Vol. 22, No. 5,514 - The American Reporter - September 7, 2016



by Adam Gamble and Takesato Watanabe
American Reporter Correspondents
Kyoto, Japan
April 7, 2005
Opinion
55 YEARS WORLD WAR'S END, JAPAN'S MEDIA STILL IN DENIAL

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TOKYO -- Recently, the Bush administration sent Secretary of State Condoleezza Rice on a tour to meet with Asian leaders in an attempt to revitalize ties with Japan. But just like he did with Russia, President George W. Bush must demand a legitimate free-press system in Japan that is not constrained by its government.

Just last month, President Bush strongly criticized Russian President Vladimir Putin, saying democracies reflect a country's customs and culture but must have "a rule of law and protection of minorities, a free press and a viable political opposition."

And while President Putin continues to shut-down news organizations that he feels are too opinionated against his agenda and actions, Japan's malfunctioning media market continues to print horrific stories filled with anti-Semitism and personal agendas to oust non-conformists in Japan.

Ten years ago, Japan's Marco Polo magazine ran an Auschwitz 50th anniversary story with the headline "There Were No Nazi Gas Chambers." A firestorm of protests from the U.S. and Europe led to the magazine's closure and helped shift Japanese mainstream media attitudes about anti-Semitism.

But atrocity denial in the Japanese media remains alive and well.

Now, the president of Japan's quasi-public television network, NHK, has resigned amid allegations that powerful Japanese politicians pressured the network to censor a 2001 show about the World War II sexual enslavement of some 200,000 young "comfort women" from occupied lands.

One of World War II's most repugnant, yet least known, crimes against humanity was the so-called Japanese "comfort system," in which some 200,000 mostly teenaged girls were taken from occupied territories and held as sex slaves to the Japanese military.

Yet again, a major movement within today's Japanese mainstream press has been underway to deny the crime and keep today's Japanese public in the dark about their own history. This has extended even to the point of some Japanese press accusing surviving sex slaves, now in their 80s and 90s, of being mere opportunistic prostitutes.

Although some Japanese have worked conscientiously on behalf of surviving comfort women and two prime ministers have offered variously worded condolence statements, the government has never officially apologized nor offered compensation. Indeed, many officials still deny the crime.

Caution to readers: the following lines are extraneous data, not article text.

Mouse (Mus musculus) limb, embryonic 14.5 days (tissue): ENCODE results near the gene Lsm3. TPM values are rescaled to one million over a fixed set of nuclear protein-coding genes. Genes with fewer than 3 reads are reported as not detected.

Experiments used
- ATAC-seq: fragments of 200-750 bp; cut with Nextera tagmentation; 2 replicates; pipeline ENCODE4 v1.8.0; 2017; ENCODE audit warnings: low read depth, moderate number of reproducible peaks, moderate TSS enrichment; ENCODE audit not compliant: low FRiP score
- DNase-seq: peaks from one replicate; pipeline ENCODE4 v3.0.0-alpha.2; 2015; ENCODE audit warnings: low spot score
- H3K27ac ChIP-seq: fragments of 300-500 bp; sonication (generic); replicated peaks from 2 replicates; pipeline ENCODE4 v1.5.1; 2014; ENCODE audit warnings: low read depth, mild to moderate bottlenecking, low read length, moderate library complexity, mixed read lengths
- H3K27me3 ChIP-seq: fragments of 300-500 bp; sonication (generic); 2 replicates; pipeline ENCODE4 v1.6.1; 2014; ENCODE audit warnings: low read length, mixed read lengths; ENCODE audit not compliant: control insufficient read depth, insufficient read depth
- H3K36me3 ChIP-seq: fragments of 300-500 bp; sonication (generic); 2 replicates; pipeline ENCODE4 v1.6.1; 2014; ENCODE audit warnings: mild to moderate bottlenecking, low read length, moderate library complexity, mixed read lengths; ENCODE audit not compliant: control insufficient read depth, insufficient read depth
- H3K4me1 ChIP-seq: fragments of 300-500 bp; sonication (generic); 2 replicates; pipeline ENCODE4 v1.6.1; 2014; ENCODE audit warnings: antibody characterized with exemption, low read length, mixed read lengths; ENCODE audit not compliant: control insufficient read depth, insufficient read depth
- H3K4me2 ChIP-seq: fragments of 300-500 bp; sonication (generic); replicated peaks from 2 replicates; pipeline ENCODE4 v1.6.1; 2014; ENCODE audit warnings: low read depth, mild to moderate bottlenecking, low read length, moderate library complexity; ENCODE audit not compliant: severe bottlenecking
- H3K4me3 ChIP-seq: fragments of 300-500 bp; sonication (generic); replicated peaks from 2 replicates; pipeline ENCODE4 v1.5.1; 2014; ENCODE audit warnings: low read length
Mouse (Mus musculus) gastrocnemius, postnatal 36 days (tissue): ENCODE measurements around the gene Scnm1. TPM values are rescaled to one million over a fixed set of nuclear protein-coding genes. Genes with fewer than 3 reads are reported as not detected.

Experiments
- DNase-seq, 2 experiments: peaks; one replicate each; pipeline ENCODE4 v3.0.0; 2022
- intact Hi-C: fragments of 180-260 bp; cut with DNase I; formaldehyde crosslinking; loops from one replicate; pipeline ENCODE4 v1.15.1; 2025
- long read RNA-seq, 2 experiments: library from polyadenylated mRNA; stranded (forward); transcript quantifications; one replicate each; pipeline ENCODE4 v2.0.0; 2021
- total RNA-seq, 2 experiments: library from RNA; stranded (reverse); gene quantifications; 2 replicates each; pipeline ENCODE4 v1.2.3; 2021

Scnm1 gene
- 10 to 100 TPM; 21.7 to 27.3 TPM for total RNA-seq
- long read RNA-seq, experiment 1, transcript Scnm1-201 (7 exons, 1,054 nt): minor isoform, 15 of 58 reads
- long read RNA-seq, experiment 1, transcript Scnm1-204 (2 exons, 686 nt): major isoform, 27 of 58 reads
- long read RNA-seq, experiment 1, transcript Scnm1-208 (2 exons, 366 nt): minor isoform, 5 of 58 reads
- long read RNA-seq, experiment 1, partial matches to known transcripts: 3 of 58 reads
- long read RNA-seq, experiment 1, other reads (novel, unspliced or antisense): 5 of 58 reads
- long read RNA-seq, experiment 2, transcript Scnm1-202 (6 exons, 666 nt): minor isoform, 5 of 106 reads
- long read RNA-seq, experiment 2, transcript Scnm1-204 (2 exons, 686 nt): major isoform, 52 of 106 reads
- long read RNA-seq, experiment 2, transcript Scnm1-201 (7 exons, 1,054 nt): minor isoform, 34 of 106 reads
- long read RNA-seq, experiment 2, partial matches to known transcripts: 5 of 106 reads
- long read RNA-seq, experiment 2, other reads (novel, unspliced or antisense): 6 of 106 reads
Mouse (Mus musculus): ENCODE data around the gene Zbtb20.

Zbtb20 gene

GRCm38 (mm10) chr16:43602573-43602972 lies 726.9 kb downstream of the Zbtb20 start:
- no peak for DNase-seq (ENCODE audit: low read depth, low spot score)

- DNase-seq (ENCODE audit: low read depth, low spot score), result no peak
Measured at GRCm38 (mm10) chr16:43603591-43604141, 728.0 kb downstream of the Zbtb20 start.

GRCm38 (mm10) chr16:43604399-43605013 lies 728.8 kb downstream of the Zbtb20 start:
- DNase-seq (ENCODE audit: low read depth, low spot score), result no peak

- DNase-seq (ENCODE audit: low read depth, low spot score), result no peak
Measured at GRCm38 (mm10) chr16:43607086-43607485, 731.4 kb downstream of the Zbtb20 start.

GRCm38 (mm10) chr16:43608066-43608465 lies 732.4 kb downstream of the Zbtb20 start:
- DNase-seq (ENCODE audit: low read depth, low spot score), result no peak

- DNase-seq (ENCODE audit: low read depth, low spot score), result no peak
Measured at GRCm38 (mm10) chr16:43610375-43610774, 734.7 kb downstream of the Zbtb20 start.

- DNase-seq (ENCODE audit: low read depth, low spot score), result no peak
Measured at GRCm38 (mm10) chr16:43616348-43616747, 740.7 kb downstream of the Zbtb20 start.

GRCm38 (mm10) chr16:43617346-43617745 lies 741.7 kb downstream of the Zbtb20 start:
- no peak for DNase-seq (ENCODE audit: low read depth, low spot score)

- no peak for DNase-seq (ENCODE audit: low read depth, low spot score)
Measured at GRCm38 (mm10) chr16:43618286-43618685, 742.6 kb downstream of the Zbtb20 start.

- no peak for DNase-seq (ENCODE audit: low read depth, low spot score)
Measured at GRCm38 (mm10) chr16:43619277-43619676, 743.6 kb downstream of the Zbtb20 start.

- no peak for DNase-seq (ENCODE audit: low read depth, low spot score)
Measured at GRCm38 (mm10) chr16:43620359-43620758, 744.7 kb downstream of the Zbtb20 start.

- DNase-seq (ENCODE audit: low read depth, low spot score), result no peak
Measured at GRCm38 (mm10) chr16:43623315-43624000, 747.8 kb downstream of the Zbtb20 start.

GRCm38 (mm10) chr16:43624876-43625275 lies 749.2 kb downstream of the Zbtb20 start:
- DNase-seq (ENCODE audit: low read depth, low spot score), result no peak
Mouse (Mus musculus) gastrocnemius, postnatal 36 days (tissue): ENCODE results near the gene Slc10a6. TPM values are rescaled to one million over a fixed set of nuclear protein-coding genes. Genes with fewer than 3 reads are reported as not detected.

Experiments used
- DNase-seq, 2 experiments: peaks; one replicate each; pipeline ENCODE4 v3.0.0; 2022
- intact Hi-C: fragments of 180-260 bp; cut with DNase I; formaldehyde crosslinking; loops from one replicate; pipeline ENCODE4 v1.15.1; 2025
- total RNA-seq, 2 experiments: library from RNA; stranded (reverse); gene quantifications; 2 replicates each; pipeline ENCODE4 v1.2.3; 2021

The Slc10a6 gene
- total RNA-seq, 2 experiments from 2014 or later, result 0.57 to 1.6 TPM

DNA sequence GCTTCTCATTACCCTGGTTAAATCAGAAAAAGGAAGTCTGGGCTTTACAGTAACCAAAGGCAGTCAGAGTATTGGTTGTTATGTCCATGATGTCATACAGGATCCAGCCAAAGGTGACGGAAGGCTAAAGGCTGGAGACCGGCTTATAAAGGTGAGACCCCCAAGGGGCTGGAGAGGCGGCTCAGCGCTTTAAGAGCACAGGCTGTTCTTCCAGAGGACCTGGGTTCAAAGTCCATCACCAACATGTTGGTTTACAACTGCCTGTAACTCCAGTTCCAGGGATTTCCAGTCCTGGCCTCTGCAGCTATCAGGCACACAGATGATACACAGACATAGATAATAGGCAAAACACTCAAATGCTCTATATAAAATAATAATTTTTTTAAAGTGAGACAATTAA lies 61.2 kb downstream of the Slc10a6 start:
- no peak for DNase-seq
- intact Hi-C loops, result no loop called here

Weighing a heavy hand in what is published is Japan's ruling Liberal Democratic Party (LDP), which was founded by WWII-era military regime members and has a longstanding collusion with the government-embedded "press club" news media.

Japan has been a so-called "single-party democracy" now for half a century, and the country's compliant news industry remains a "lynch-pin" institution responsible for the many failures of self-governance within one of the America's closest allies and trading partners.

But regardless of the incessant, malicious inaccuracies of Japanese media, the U.S government either refuses to recognize this journalistic plague or is so desperate for allies it chooses to ignore it.

While this current Japanese censorship scandal unfolded, President Bush in his latest press conference cited Japan as the great success story of democratic nation building: "It wasn't all that long ago that Japan was a bitter enemy. And today, because Japan is a democracy and a free country, the Japanese are strong allies."

Apparently unknown to President Bush, Japan, like Russia, still struggles with the basic ideals of free press and democracy. Under governmental and corporate pressure, its government-manipulated media market will continue to deny World War II atrocities. And if the U.S. is truly determined to revitalize its alliance with Japan, the Bush administration must demand the same media standards from Japan as it has from other countries.

Adam Gamble and Professor Takesato Watanabe of Doshisha University in Kyoto, Japan, are co-authors of "A Public Betrayed: Japanese Media Atrocities and Their Warnings to the West" (Washington, D.C., 2004: Regnery Press).

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